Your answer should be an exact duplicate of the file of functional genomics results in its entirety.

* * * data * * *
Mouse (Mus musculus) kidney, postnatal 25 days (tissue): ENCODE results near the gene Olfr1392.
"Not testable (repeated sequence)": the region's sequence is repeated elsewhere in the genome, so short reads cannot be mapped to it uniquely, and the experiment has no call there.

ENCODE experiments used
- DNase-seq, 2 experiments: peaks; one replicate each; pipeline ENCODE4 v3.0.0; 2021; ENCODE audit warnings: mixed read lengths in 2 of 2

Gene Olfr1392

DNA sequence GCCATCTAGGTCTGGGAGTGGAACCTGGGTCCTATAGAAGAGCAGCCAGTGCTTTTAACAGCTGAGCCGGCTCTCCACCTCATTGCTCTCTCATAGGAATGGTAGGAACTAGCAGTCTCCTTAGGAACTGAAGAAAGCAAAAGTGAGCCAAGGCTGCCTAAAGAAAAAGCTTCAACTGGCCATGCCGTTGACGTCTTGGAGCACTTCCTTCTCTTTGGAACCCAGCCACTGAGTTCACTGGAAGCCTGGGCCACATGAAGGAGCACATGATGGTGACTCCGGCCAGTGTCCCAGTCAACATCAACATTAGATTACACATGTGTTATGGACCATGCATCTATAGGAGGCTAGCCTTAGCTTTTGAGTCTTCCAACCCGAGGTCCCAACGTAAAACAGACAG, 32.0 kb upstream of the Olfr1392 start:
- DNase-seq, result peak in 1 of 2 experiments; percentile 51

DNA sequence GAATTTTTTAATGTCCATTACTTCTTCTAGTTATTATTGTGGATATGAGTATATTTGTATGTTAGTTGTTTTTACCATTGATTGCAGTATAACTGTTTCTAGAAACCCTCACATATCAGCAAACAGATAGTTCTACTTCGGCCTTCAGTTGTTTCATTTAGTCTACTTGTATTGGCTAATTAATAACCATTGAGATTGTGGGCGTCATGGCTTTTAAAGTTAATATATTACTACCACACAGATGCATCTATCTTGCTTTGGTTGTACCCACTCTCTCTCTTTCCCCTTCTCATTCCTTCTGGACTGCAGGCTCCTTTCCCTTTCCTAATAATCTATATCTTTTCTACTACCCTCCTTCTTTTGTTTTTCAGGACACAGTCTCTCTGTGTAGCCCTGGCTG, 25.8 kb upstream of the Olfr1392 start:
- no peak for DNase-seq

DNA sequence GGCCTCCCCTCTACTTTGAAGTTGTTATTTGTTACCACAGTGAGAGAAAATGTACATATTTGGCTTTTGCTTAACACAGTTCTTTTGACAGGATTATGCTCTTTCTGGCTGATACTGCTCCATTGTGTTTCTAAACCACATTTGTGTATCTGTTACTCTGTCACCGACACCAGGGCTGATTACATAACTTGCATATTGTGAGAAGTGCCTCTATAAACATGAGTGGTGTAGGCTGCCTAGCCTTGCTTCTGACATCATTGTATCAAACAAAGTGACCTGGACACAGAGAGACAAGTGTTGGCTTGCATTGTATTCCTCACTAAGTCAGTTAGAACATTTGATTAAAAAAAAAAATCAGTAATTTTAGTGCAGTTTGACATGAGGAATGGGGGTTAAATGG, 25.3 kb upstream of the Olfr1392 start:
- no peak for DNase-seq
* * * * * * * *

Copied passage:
Mouse (Mus musculus) kidney, postnatal 25 days (tissue): ENCODE results near the gene Olfr1392.
"Not testable (repeated sequence)": the region's sequence is repeated elsewhere in the genome, so short reads cannot be mapped to it uniquely, and the experiment has no call there.

ENCODE experiments used
- DNase-seq, 2 experiments: peaks; one replicate each; pipeline ENCODE4 v3.0.0; 2021; ENCODE audit warnings: mixed read lengths in 2 of 2

Gene Olfr1392

DNA sequence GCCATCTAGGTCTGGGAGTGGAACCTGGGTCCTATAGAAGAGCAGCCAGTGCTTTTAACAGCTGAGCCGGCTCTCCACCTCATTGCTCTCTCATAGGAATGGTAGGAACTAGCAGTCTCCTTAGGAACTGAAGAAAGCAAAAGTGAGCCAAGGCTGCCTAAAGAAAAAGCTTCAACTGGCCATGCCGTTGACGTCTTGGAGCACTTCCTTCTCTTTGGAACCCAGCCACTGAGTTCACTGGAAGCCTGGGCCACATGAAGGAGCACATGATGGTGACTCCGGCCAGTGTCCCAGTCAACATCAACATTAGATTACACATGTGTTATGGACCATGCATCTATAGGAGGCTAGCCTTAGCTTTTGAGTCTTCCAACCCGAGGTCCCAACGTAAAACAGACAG, 32.0 kb upstream of the Olfr1392 start:
- DNase-seq, result peak in 1 of 2 experiments; percentile 51

DNA sequence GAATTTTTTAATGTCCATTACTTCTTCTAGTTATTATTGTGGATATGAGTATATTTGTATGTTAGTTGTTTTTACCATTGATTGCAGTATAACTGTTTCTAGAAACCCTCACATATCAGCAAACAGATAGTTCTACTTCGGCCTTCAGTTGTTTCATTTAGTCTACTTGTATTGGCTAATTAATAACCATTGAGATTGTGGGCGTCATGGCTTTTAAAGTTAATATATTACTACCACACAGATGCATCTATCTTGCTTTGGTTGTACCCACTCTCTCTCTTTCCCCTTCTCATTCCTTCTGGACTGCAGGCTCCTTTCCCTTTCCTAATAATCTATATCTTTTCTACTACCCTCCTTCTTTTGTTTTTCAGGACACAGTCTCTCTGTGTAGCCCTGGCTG, 25.8 kb upstream of the Olfr1392 start:
- no peak for DNase-seq

DNA sequence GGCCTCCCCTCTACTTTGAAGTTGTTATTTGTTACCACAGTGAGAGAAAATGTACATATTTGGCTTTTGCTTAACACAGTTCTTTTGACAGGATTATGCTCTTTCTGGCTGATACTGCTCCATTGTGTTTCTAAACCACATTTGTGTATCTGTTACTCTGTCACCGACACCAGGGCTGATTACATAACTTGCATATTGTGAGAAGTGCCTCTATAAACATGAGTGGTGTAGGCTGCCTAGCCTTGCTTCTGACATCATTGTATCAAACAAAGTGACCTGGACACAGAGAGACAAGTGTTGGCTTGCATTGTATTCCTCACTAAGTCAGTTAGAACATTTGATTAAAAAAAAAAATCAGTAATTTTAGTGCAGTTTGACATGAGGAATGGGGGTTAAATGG, 25.3 kb upstream of the Olfr1392 start:
- no peak for DNase-seq